LEOS JANACEK: Chamber Works = Idyll for Strings; Suite for two violins, viola, cello and double bass; Znelka I. – Sonnet for Four violins; String Quartet No. 1 ‘The Kreutzer Sonata” – The Wroclaw Ch. Orch. Leopoldinum/ Ernst Kovacic – DUX 0946, 68:46 [Distr. by Naxos] ***:
Leos Janacek (1854-1928) was the last of three great Czech composers whose music spanned the transition from the 19th to the 20th century. Smetana used the Bohemian folk song as a basis for his nationalistic music and Dvorak was a gifted melodist who was a proponent of late-Romanticism. Janacek’s early Romantic works changed after 1888, when he became a scholar of the roots of his native countrymen’s music, incorporating Moravian folk songs and speech patterns into his compositions. His remarkable career blossomed after his opera Jenufa made its premier in Prague in 1918, at age 62. In the last twelve years of his life he composed a series of operas and tone poems that gained him international recognition.
Janacek grew up in a small town in Moravia, laboring in relative obscurity as a teacher and choirmaster in Brno. He became director of a new organ school that later became the Brno Conservatory. Three of the works on this disc owe more to the influence of Dvorak than to Moravian speech patterns. The earliest, Znelka I. Sonnet for four violins (1875) is a four-minute exercise in composition whose melodic beauty makes it more than of passing interest for the listener. The Suite (1877), here performed by string orchestra, is Janacek’s first serious work, a free flowing multi-movement work that’s colorfully scored, varied in mood, and cast in the structure of Baroque dances. However, purists of the time might have objected, since the Sarabande is in quadruple time and the Allemande is not very dance-like. Nevertheless, it’s a lovely work. The second Adagio is serious, very beautiful but sad—almost Mahlerian in its expressiveness. The short third movement (Sarabande) has been described as ‘Mona Lisa’s’ smile translated to sounds. The concluding Andante ends on a reflective but more energetic note.
Written a year later in 1878, the Idyll honors Janacek’s idol Dvorak—who was present at the first performance. Structural and rhythmic patterns are similar to Dvorak’s, but there are echoes of Janacek’s later stylistic characteristics—the 5/4 metre in the third movement, for example. Much of the Idyll contains short phrases or motifs, a method he used often in later compositions. The lovely Adagio has a hushed melodic beauty and the Scherzo is a delightful dance.
The motivating factor for the proliferation of masterpieces that Janacek composed in the last twelve years of his life (1916-28) was a passionate but never consummated love affair with Kamila Stosslova, a young wife and mother who was thirty-eight years younger than her pursuer. Music lovers owe Stasslova a debt for her wise and considerate response to the composer’s ardent letters. Janacek’s unrequited love was channeled into the female protagonists of his great operas and in the expressiveness of his instrumental music. The String Quartet No. 1, ‘The Kreutzer Sonata’ (1923), reflects the plot of Tolstoy’s novella (a romantic triangle) but Janacek’s music reflects his sympathy with the woman’s suffering, rather than Tolstoy’s moralistic attitude toward the adulterous wife. Composed in little more than a week, it expressed his admiration for women who were ill-treated, in addition to his fervor for Kamila. You can hear the conflict between the characters in the first movement: the contrast between the bickering husband and the idealized beauty of the woman caught in the struggle, and the ‘fate’ theme that reappears later. In the second movement the violinist-lover arrives with a seductive dance-like motif, interrupted by the anxiety of the wife’s internal conflict. The third movement juxtaposes the jealous husband’s rage and the all-compassionate, albeit contrite, sadness of the wife. The finale is a desolate cry of a woman who shudders and manically tries unsuccessfully to extricate herself from fate—and ends her life.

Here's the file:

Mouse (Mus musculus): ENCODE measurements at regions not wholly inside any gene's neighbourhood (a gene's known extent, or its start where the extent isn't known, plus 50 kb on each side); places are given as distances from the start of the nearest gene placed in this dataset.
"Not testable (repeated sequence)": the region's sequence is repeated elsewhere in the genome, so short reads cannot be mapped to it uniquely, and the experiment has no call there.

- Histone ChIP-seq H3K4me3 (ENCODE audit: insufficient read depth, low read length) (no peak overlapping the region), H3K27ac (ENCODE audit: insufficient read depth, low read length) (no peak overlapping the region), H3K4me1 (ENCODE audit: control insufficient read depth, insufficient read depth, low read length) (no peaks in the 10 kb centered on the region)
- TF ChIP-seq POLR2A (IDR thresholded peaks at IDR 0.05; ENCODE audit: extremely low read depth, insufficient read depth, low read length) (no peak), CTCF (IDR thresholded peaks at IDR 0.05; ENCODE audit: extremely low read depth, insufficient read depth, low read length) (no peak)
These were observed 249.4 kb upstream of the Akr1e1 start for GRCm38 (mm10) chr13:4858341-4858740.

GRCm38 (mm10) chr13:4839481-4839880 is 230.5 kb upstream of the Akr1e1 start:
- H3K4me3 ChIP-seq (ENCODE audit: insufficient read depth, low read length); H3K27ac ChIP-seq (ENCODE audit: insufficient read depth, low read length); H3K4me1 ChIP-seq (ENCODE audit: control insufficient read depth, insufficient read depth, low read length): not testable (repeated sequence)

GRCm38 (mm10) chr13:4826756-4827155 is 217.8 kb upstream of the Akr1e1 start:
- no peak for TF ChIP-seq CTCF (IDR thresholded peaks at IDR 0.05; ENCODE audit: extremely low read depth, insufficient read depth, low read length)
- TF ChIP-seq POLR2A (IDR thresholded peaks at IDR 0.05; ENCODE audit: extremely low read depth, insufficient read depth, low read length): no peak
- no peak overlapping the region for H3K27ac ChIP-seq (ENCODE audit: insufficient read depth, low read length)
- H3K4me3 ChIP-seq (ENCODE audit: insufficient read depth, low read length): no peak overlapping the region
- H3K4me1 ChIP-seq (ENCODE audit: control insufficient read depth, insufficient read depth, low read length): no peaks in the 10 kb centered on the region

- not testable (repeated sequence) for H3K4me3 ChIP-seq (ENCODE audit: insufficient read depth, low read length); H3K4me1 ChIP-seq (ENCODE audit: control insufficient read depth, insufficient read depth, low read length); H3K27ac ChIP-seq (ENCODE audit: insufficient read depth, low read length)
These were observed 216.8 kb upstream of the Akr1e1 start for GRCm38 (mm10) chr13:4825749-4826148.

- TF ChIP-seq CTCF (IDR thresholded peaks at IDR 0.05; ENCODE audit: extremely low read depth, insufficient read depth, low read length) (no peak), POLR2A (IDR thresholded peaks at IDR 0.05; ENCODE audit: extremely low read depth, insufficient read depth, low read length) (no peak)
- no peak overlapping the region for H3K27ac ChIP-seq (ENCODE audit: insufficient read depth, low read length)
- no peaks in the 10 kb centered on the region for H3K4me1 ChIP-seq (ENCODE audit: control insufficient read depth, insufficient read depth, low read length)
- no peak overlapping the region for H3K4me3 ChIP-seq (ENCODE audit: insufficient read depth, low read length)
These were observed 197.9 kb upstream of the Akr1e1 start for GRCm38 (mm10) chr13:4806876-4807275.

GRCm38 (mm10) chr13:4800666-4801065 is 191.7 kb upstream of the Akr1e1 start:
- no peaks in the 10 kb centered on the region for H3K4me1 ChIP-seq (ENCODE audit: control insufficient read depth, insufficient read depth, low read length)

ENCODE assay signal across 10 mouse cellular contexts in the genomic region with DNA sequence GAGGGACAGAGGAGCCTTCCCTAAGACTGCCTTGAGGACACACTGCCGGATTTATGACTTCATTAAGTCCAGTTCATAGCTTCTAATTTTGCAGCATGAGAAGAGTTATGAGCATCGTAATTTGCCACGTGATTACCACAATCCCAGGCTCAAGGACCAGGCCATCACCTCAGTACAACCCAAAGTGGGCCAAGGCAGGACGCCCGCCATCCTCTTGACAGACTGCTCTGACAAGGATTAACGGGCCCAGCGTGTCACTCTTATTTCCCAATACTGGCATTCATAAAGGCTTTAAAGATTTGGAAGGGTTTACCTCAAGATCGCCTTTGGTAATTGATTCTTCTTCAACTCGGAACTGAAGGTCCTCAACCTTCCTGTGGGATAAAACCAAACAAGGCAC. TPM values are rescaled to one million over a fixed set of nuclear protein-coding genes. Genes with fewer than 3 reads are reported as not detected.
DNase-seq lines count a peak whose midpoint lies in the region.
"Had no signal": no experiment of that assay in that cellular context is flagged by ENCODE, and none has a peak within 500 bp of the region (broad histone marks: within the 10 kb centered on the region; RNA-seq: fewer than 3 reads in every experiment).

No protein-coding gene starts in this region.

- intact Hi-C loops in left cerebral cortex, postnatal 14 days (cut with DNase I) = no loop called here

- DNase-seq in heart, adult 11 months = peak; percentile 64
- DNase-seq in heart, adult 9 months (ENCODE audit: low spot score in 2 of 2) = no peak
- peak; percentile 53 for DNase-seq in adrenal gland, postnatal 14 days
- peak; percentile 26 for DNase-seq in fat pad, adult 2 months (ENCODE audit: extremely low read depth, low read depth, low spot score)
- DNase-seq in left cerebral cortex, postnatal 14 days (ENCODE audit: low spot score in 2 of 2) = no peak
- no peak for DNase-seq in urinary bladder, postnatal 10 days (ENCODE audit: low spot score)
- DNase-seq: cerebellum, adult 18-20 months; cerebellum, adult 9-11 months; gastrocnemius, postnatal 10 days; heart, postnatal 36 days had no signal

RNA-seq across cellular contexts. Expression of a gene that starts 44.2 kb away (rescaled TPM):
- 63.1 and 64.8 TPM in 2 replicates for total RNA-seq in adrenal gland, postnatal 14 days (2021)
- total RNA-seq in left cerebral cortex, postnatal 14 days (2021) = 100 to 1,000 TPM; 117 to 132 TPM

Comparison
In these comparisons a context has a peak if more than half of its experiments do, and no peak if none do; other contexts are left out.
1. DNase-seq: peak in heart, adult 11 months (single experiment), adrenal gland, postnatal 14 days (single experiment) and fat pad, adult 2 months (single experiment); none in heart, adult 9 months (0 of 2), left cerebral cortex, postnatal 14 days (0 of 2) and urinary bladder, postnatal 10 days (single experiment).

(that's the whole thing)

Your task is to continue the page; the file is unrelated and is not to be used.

Ernst Kovacic’s arrangement for string orchestra obscures the contrasting emotions of the original version for quartet. It’s like watching the story unfold from the over-reverberant musical fog of a misty San Francisco evening. There’s no way a string orchestra has sharpness of attack to express the violent rage of the jealous husband, and the response of the wife is lushly compassionate, pathetic rather than heroic. It’s pretty, but emotionally vapid. The lush violin section of the last movement mutes the cry of desperation, and the necessary slower tempos of a full string section can’t replicate the astringent passion of a quartet. The Wroclawska Chamber Orchestra plays well but the reverberant sound further obscures emotional clarity. Try the Pavel Haas Quartet version on Supraphon for the real thing.